Fellowships on the scholarly track are typically five months in duration. Scholars make at least one public presentation of their work and complete a substantial piece of writing (typically an article or book) for publication.
Applicants interested in the scholarly track are expected to possess a doctorate (a Ph.D., or academic equivalent) at the time of application, to have a proven record of publications in their field, and to have developed a detailed research outline for their fellowship project. Examples of eligible candidates for the scholarly track include college and university professors, researchers, journalists, and other writers from developing and aspiring democracies. Distinguished scholars from the United States or other established democracies are also eligible to apply. Occasionally, a professional who is planning to write a book or other scholarly publication may qualify to apply on the scholarly track.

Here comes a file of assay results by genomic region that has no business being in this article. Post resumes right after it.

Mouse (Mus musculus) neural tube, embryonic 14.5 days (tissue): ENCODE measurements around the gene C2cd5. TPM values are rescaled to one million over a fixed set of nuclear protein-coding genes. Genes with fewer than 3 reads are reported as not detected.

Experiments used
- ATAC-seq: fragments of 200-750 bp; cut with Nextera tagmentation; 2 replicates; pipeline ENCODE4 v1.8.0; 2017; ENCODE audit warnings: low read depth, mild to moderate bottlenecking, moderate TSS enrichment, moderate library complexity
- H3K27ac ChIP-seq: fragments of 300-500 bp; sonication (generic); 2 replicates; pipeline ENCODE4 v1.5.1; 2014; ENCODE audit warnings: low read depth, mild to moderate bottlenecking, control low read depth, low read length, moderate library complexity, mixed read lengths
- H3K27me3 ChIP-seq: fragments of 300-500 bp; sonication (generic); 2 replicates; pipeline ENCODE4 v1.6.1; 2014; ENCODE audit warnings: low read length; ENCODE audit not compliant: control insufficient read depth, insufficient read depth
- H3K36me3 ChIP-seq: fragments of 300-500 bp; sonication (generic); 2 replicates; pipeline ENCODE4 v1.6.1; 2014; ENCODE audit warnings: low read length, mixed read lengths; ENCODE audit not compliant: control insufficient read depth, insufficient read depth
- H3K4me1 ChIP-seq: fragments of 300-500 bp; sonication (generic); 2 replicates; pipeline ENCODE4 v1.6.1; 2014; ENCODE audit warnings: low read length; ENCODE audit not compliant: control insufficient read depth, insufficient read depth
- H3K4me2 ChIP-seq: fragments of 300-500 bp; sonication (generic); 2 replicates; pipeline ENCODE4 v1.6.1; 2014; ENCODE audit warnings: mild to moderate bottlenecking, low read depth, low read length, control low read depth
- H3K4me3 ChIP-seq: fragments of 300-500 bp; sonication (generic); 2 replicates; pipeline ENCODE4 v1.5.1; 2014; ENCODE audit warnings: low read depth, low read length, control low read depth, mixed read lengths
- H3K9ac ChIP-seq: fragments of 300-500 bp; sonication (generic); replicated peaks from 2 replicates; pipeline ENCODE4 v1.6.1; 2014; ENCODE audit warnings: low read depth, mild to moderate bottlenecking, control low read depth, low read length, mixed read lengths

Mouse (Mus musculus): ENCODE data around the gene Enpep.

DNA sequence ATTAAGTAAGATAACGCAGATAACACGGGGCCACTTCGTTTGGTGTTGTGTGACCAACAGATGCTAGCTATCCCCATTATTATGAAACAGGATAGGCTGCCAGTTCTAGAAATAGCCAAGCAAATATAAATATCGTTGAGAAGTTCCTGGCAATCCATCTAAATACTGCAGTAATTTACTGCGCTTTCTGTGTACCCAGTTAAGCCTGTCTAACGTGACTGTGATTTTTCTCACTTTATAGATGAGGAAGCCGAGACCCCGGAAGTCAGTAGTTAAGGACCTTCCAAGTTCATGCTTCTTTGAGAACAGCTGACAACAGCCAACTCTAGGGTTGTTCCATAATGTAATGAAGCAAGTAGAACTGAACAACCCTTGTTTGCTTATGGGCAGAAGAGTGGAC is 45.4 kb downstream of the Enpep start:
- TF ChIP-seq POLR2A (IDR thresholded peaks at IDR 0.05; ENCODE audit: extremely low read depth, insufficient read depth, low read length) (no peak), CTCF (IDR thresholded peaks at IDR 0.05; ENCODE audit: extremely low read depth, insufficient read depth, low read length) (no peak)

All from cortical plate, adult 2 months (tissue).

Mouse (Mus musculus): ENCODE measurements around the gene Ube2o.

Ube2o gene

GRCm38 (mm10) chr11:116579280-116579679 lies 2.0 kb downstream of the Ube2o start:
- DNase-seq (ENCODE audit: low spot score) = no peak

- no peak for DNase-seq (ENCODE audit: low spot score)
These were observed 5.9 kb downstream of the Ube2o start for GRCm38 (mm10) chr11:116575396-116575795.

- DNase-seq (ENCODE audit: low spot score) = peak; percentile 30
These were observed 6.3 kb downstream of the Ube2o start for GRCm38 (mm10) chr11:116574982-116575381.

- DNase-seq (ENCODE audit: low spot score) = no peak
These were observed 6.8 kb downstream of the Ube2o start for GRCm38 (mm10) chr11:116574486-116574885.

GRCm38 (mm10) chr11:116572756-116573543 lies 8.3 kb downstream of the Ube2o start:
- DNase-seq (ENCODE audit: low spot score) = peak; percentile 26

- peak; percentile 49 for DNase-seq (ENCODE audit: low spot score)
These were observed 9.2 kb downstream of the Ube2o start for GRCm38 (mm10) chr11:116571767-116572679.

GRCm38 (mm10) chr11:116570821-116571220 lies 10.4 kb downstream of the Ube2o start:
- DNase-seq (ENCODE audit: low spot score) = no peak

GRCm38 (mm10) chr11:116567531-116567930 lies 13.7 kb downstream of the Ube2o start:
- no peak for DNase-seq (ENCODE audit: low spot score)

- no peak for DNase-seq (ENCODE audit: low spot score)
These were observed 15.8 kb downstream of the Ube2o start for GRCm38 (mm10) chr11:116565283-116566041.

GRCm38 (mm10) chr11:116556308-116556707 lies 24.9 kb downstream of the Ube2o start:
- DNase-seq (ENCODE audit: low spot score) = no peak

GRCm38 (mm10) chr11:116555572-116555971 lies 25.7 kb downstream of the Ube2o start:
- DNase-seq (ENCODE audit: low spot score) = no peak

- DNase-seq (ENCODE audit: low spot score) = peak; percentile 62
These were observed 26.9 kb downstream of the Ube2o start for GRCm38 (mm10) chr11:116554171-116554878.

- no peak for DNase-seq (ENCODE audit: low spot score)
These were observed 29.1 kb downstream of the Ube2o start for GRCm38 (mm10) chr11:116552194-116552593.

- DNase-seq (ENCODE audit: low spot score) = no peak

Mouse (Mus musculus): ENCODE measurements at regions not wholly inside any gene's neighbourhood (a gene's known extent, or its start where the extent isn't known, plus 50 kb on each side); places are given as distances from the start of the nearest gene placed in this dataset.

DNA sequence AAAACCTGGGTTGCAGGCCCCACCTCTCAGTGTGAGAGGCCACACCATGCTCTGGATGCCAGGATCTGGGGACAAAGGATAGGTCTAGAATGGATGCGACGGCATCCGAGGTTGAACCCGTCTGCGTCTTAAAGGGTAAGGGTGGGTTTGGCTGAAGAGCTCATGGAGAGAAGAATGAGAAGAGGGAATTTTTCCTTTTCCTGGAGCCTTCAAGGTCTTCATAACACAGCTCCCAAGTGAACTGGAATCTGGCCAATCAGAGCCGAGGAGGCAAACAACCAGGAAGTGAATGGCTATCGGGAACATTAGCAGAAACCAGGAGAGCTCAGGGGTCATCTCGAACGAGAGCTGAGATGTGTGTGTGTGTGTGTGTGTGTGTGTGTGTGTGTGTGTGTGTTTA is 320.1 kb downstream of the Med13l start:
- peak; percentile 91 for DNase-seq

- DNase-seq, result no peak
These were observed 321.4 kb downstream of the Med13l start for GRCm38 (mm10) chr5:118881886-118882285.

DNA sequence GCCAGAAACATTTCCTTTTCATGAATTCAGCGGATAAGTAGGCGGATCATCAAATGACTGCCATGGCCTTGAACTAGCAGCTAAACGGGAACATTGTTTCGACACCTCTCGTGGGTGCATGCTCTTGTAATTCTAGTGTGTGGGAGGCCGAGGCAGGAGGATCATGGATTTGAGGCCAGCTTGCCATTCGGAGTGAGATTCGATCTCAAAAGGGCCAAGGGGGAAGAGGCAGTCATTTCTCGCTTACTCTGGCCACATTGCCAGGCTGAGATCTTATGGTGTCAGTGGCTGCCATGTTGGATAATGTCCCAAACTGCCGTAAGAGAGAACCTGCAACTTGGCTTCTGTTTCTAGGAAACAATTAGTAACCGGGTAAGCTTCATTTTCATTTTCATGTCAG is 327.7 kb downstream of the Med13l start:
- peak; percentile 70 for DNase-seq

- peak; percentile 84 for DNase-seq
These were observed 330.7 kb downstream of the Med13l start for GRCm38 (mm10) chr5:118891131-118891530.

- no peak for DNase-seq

Eligibility requirements for all apllicants
- Citizens of any country may apply.
- Proficiency in the English language.
- Topics focusing on the political, social, economic, legal, or cultural aspects of democratic development
- Availability for a full-time, residential fellowship at the International Forum for Democratic Studies in Fall 2012 (October 1, 2012–February 28, 2013) and/or Spring 2013 (March–July 2013)
English Language Requirement:
A working knowledge of English is a prerequisite for participation in the Reagan-Fascell Democracy Fellows Program. All application materials must be submitted in English. While fellows’ primary product may be in their native language, they should have a solid command of written and spoken English for general communication purposes.
Individuals Ineligible to Apply: